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We forced ourselves out of the house early today, before lassitude sets in, and walked a couple of miles around Welton Vale – not strenuous, but enough that we can say that we have done something.
Our journey took us past the Raikes Mausoleum, which we saw on our visit last year. In the intervening time, a large hole has appeared – big enough for a small person to climb in and down to the crypt. I’m not sure what you would find down there. I’m also not sure that I would like to find out.
It’s a real shame to see it fall into disrepair. There are, according to the experts, very few mausoleums of this type left – and the Raikes family has an interesting history.
The ground floor was sealed up in the 1960s after repeated break-ins and desecration, and will probably stay that way. There isn’t any information online about the interior. This listing on Historic England describes the exterior:
Mausoleum. 1818 for Sir Robert Raikes. Limestone ashlar. Circular plan: probably a copy of a Roman model. Tall single storey on basement. Rusticated base with segmental openings to basement. Eight steps to sealed, rendered and lined doorway in architrave: scrolled brackets to projecting cornice over frieze of bay leaves and garlands. Over the door is a corniced panel with the inscription “AEDIFICAVIT ROBERTUS RAIKES ARMIGER AD MDCCCXVIII”. Around the building are 8 Doric pilasters dividing it into bays: each alternate bay blind. Other bays have projecting panels with cornice and blocking course carrying sarcophagi in low relief: above are ventilation holes in sunk corniced panels. Frieze of triglyphs and guttae: Doric cornice, blocking course, and stepped ashlar dome. The building is enclosed by a circular flagged area defined by a dwarf wall, once carrying iron railings (now removed).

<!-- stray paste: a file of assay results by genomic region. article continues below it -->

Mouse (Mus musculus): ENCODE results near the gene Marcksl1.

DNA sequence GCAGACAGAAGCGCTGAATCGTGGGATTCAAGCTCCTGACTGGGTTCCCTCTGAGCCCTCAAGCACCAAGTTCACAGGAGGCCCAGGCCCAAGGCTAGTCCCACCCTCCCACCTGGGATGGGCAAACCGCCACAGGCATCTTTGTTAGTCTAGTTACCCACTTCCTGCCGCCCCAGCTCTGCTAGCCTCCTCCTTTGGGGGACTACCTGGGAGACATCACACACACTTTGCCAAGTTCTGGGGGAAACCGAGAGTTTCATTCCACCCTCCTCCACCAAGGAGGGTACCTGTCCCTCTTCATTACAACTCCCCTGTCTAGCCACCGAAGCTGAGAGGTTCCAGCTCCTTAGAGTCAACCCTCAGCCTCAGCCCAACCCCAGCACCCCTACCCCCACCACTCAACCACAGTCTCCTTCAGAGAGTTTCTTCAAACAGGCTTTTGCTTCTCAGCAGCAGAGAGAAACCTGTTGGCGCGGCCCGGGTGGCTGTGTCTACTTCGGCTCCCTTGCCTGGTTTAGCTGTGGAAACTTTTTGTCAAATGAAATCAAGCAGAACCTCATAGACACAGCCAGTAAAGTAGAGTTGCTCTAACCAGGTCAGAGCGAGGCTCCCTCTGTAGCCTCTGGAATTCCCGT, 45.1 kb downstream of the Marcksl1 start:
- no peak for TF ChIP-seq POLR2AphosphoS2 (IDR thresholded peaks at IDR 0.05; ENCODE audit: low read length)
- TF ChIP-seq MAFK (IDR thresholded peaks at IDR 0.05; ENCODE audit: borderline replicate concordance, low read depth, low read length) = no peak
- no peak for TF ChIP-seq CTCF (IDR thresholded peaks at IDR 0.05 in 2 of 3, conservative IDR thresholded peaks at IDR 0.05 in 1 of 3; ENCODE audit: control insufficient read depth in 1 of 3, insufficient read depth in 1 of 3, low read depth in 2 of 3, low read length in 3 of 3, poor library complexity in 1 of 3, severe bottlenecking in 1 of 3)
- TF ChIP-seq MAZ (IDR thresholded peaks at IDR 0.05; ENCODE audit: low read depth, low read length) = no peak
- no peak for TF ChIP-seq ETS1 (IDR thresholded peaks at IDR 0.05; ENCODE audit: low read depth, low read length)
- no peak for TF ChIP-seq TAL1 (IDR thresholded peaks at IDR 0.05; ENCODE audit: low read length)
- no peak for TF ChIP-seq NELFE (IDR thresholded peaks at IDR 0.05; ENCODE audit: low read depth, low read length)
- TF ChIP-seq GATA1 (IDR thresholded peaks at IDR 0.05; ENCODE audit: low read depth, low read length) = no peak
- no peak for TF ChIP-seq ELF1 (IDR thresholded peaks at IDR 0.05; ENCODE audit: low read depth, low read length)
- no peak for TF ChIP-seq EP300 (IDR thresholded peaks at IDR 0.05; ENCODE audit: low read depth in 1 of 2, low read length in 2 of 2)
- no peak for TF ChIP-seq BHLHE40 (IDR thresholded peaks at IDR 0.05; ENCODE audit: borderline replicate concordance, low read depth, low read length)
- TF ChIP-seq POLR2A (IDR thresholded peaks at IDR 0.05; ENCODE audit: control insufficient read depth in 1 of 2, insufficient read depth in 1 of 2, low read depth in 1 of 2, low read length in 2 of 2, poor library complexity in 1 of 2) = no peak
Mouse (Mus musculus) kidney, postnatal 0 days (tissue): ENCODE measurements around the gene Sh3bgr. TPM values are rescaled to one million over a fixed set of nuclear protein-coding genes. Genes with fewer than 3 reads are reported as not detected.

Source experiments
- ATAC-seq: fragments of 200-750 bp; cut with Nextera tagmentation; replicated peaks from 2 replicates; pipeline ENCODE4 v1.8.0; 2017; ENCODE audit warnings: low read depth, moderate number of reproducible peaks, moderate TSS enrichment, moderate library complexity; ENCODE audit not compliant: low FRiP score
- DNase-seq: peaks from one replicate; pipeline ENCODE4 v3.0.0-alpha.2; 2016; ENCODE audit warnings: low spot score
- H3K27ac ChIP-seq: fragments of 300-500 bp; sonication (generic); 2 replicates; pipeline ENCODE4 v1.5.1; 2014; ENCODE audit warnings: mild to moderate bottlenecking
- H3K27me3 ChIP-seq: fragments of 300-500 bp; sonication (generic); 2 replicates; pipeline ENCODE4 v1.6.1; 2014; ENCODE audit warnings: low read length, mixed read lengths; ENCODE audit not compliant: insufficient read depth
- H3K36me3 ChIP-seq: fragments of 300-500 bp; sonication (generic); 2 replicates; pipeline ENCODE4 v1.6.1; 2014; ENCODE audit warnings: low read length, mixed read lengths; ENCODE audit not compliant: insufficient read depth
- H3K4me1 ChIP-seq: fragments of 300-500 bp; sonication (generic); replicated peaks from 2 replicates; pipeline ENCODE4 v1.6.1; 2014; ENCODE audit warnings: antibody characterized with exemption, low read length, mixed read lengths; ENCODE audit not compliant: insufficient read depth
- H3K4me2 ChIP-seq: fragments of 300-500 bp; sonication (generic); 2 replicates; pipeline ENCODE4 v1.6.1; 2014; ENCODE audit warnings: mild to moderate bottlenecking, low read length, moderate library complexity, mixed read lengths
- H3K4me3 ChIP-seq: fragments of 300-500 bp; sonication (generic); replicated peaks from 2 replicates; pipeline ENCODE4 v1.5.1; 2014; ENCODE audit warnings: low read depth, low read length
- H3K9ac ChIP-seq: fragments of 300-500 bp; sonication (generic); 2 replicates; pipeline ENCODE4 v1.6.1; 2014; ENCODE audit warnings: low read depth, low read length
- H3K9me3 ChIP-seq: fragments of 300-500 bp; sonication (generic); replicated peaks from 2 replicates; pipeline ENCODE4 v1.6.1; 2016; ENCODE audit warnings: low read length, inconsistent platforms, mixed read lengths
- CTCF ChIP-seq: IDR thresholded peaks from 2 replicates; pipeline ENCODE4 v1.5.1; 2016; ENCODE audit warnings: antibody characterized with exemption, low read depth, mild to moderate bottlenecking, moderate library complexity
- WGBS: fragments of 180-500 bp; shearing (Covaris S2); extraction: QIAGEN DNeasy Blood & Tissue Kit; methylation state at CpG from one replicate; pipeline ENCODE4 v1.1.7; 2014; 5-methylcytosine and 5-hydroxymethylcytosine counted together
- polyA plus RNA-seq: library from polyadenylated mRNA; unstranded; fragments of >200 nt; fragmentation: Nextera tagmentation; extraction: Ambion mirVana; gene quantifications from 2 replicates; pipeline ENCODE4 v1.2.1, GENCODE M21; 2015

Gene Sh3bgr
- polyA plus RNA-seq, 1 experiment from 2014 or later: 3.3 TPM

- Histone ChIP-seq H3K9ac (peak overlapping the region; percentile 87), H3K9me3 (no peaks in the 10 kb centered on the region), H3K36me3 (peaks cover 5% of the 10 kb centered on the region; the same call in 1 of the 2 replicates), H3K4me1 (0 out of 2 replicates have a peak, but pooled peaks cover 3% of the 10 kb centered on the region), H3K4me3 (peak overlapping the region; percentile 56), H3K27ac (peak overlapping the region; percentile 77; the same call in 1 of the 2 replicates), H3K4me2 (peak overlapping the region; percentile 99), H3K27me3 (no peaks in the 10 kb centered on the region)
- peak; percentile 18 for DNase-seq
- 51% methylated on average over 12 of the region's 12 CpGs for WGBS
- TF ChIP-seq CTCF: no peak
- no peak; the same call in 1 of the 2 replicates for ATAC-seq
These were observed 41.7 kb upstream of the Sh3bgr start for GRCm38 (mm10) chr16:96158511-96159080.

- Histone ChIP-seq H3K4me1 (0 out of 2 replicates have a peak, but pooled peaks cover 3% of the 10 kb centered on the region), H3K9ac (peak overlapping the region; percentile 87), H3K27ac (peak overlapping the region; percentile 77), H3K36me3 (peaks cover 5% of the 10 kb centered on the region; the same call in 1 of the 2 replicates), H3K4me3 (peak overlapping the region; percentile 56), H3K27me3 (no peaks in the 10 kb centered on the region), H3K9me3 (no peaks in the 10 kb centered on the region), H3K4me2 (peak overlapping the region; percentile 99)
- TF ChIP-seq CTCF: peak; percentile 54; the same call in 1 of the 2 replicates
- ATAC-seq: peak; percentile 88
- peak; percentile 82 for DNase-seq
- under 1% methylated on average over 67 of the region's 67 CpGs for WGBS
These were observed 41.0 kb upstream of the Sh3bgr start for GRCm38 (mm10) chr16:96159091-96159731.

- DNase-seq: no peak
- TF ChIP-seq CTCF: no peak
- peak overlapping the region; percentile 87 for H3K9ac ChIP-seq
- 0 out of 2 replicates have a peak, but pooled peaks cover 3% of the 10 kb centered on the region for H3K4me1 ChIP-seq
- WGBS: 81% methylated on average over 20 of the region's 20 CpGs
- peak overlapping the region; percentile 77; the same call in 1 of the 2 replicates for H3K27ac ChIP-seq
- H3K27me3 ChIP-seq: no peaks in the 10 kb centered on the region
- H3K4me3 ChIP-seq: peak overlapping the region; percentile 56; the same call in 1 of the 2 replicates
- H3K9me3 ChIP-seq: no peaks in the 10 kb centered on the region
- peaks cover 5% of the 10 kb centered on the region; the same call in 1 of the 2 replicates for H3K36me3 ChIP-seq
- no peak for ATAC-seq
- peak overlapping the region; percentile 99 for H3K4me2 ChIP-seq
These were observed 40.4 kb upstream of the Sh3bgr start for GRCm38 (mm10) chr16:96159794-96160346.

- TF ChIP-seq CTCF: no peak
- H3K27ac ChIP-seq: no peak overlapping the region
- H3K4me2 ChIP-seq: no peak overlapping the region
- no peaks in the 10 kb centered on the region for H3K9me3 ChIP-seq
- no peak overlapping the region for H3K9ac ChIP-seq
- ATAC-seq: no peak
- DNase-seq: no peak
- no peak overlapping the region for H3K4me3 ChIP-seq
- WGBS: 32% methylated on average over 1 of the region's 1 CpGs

My friend Dave and I took a walk around Welton on what turned out to be a sunny evening. We’ve walked the various routes around Welton before but this route was new to us. The first small climb offered up some great views over Ellougton Wold and out across the Humber that we hadn’t seen before.
The route took us back down to our starting point through Welton Dale – which has sadly been fenced on both sides now so it feels like you are being kettled as you walk down the valley. If you’re prepared to jump off the path for a bit you’ll find the Raikes Mausoleum hidden within the woodland. The structure is two hundred years old and sadly in need of some attention now, which is a shame as it still houses the remains of some of the family. It was a bit spooky at dusk and we didn’t hand around – so no photo.
I told Dave that Welton was quite posh, but I don’t think he believed me until we walked past a million quids worth of helicopter parked on someones lawn.
Millington Woods lies in a small valley in the middle of nowhere. Technically it’s in the Yorkshire Wolds, but with the exception of the nearby village from which it gets its name it’s miles away from anything resembling modern civilisation.
The woods have never been busy when I’ve visited, but the few people who you might meet will be the polite sort that wish you a good morning as they pass. We had the wood to ourselves this morning, and all that could be heard was bird calls, a light breeze murmuring through the trees and blissful silence.
The wood is best known for its ancient ash trees, but I’m partial to the Norwegian Spruce which stands tall and magisterial among its peers.
I’ve just come back from a lovely short camping trip in the eastern fells of the Lake District. One of the few places in the Britain where you can enjoy scenery like this: